Imaging Endogenously Controlled Dopamine Release: A Pilot Study

Grant Type
Grant Year
Institution Location
Institution Organization Name
Washington State University
Investigators Name
Black, Kevin, MD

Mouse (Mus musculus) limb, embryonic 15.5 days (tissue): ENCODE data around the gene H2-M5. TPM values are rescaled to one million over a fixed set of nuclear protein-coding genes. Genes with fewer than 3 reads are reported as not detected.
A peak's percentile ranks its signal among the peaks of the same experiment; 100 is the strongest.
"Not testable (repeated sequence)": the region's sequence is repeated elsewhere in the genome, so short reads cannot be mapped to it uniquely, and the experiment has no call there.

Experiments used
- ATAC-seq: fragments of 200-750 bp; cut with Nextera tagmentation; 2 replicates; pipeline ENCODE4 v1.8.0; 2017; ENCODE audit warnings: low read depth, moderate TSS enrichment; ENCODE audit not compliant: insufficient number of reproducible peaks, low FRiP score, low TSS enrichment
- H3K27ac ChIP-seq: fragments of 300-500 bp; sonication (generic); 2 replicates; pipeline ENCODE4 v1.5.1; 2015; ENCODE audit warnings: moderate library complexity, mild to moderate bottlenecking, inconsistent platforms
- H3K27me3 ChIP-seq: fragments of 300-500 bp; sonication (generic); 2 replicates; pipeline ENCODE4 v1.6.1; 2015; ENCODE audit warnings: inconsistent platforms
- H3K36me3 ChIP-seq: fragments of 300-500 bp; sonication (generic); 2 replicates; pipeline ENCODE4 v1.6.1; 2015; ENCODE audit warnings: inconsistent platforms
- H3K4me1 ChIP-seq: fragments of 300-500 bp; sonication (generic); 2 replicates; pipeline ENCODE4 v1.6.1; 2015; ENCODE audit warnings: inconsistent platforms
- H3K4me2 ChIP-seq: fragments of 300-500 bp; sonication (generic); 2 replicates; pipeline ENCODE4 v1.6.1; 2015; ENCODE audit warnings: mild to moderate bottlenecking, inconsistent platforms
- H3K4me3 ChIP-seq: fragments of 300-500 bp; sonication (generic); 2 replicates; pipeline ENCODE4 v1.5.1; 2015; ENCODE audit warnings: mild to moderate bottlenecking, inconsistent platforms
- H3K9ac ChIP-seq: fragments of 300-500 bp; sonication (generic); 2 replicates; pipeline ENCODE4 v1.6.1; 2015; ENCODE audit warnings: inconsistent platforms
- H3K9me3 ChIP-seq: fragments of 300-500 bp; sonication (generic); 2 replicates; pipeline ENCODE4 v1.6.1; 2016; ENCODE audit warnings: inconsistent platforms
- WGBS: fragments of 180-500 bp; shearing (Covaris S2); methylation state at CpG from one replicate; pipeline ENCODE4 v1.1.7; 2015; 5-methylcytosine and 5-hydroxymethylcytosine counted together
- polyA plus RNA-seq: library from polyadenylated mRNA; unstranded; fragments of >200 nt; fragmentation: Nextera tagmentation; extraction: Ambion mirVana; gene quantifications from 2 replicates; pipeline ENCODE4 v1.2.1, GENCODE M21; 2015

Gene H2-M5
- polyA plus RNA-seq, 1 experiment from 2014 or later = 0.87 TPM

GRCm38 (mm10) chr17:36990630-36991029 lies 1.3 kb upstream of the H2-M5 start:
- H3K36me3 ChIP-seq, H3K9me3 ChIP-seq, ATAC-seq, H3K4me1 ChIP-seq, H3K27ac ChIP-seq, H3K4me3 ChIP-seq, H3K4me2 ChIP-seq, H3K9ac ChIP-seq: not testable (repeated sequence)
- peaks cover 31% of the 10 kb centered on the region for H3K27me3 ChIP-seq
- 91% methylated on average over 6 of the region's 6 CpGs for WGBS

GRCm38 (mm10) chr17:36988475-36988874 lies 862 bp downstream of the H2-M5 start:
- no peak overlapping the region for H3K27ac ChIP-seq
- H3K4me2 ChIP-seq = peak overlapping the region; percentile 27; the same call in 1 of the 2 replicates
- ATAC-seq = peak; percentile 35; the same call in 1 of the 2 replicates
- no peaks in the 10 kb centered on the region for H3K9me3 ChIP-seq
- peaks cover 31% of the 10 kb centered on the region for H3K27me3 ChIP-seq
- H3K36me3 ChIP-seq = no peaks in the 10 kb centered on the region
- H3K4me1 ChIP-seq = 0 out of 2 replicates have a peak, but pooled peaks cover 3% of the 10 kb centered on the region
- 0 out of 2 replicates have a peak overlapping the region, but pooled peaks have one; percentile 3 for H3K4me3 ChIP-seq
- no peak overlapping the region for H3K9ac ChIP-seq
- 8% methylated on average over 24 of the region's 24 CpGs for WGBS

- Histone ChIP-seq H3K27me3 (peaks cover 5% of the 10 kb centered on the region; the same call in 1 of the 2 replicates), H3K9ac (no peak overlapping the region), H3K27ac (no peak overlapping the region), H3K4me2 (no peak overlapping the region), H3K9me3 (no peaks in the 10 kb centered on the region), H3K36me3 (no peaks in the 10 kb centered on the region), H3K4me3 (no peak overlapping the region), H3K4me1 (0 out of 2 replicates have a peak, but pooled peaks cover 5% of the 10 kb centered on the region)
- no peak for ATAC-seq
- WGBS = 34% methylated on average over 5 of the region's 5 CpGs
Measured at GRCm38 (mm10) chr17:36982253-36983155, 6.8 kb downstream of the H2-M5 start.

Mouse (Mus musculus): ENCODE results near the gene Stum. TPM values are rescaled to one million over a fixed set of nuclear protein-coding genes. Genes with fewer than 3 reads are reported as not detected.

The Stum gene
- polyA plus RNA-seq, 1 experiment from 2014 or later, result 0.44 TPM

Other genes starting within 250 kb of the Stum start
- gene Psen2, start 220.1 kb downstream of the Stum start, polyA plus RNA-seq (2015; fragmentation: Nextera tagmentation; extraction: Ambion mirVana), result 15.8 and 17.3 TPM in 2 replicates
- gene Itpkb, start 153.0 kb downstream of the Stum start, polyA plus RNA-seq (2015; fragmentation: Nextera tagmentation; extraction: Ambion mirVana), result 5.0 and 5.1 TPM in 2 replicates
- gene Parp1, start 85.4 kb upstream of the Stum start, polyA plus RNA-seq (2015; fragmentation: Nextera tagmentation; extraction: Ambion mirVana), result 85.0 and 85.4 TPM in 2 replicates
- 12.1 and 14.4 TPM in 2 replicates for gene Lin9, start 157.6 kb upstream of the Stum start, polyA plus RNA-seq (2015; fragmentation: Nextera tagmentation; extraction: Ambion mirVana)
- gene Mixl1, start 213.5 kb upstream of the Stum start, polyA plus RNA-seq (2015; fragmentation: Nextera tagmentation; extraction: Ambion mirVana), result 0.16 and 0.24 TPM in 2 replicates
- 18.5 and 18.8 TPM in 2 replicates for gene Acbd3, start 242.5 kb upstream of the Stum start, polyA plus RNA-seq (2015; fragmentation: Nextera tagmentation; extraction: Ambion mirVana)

My colleagues and I recently showed that when adults with Tourette syndrome (TS) do certain memory tests, they “turn on” certain areas of the brain more than control subjects without TS. This change occurs despite the fact that the TS group performs as well as the controls do. More importantly, this difference can be corrected by manipulating the brain’s dopamine system with levodopa; a natural substance that the brain converts into dopamine. This is exciting since we have known for some time that drugs that either boost or suppress dopamine function can reduce tics. There are two ways to explain these results. It could be that the TS brain incorrectly controls the making of dopamine. On the other hand, the dopamine-making system could be working fine, in which case the abnormality would be in the brain circuits that dopamine affects. After getting the same dose of levodopa, we can test this directly by measuring how much dopamine is made in the brains of people with and without TS. This TSA grant will help us begin to answer that question using positron emission tomography (PET scans) and a marker substance called [11C]raclopride. This research may clarify how it is that drugs that affect brain dopamine can reduce symptoms of TS. If so, the answers may suggest ways to design alternative treatments that would have more good effects and fewer bad effects. Kevin J. Black, M.D., Movement Disorders Center, Washington University School of Medicine, St. Louis, MO Award: $75,000 This award has been funded throught the generosity of the Ochsman Family Foundation Tourette Association of America Inc. – Research Grant Award 2003-2004